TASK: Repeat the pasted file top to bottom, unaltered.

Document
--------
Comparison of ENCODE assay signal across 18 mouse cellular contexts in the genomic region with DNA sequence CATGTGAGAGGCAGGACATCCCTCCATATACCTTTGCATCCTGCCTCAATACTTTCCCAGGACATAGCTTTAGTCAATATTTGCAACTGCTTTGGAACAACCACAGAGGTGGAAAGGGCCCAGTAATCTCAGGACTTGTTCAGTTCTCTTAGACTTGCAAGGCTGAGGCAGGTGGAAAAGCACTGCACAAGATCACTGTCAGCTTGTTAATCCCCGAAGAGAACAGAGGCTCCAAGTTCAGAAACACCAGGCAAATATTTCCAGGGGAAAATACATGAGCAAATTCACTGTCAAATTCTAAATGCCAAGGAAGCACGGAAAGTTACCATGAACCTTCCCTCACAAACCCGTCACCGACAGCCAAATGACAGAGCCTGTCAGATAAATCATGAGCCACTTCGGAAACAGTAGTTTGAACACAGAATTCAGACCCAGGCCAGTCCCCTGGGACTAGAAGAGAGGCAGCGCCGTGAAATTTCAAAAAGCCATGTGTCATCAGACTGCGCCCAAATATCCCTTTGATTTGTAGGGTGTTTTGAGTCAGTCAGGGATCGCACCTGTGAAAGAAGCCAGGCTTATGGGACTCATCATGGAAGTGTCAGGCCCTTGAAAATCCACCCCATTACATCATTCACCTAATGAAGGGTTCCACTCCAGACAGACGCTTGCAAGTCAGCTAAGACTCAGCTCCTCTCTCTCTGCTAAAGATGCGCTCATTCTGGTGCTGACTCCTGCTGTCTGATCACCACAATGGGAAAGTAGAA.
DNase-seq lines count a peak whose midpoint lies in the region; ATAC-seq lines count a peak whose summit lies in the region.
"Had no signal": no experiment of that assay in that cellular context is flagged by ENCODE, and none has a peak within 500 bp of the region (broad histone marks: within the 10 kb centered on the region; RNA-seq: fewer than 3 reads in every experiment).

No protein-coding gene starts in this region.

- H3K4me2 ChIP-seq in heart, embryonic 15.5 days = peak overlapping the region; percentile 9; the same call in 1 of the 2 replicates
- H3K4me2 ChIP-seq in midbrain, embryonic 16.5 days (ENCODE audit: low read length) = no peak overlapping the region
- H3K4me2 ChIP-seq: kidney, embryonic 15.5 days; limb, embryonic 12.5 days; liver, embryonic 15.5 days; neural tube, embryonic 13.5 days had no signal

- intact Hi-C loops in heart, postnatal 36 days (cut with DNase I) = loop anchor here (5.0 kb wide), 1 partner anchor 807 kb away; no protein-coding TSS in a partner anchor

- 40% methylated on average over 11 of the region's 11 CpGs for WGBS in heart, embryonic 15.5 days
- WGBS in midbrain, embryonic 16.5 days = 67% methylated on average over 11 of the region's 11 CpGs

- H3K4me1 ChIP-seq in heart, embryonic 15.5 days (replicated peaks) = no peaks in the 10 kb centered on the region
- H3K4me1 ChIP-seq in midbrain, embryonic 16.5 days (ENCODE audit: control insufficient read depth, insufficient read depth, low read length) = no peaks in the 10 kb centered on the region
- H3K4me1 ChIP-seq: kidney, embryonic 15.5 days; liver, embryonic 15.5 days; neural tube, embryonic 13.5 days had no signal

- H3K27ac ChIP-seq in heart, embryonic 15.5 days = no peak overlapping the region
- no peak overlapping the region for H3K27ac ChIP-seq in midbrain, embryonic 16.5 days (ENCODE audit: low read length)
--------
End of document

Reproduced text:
Comparison of ENCODE assay signal across 18 mouse cellular contexts in the genomic region with DNA sequence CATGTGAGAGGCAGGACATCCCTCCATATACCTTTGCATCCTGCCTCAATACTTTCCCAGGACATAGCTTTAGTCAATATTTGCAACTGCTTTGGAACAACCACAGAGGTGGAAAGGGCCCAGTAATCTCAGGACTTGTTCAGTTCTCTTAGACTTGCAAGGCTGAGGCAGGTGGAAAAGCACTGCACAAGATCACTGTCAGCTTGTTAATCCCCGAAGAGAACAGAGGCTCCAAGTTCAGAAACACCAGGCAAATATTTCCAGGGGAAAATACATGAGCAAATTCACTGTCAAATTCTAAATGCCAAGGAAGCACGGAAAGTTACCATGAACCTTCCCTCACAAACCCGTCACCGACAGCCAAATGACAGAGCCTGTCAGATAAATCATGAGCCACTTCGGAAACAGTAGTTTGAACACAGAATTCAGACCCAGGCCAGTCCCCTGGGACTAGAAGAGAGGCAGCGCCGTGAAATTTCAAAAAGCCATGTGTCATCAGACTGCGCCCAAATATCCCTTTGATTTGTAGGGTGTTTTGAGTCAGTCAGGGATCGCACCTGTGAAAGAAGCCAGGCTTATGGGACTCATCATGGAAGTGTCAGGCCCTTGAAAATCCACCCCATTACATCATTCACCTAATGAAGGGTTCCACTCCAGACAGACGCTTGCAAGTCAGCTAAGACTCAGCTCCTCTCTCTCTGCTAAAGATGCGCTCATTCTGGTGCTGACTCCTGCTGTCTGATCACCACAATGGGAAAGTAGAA.
DNase-seq lines count a peak whose midpoint lies in the region; ATAC-seq lines count a peak whose summit lies in the region.
"Had no signal": no experiment of that assay in that cellular context is flagged by ENCODE, and none has a peak within 500 bp of the region (broad histone marks: within the 10 kb centered on the region; RNA-seq: fewer than 3 reads in every experiment).

No protein-coding gene starts in this region.

- H3K4me2 ChIP-seq in heart, embryonic 15.5 days = peak overlapping the region; percentile 9; the same call in 1 of the 2 replicates
- H3K4me2 ChIP-seq in midbrain, embryonic 16.5 days (ENCODE audit: low read length) = no peak overlapping the region
- H3K4me2 ChIP-seq: kidney, embryonic 15.5 days; limb, embryonic 12.5 days; liver, embryonic 15.5 days; neural tube, embryonic 13.5 days had no signal

- intact Hi-C loops in heart, postnatal 36 days (cut with DNase I) = loop anchor here (5.0 kb wide), 1 partner anchor 807 kb away; no protein-coding TSS in a partner anchor

- 40% methylated on average over 11 of the region's 11 CpGs for WGBS in heart, embryonic 15.5 days
- WGBS in midbrain, embryonic 16.5 days = 67% methylated on average over 11 of the region's 11 CpGs

- H3K4me1 ChIP-seq in heart, embryonic 15.5 days (replicated peaks) = no peaks in the 10 kb centered on the region
- H3K4me1 ChIP-seq in midbrain, embryonic 16.5 days (ENCODE audit: control insufficient read depth, insufficient read depth, low read length) = no peaks in the 10 kb centered on the region
- H3K4me1 ChIP-seq: kidney, embryonic 15.5 days; liver, embryonic 15.5 days; neural tube, embryonic 13.5 days had no signal

- H3K27ac ChIP-seq in heart, embryonic 15.5 days = no peak overlapping the region
- no peak overlapping the region for H3K27ac ChIP-seq in midbrain, embryonic 16.5 days (ENCODE audit: low read length)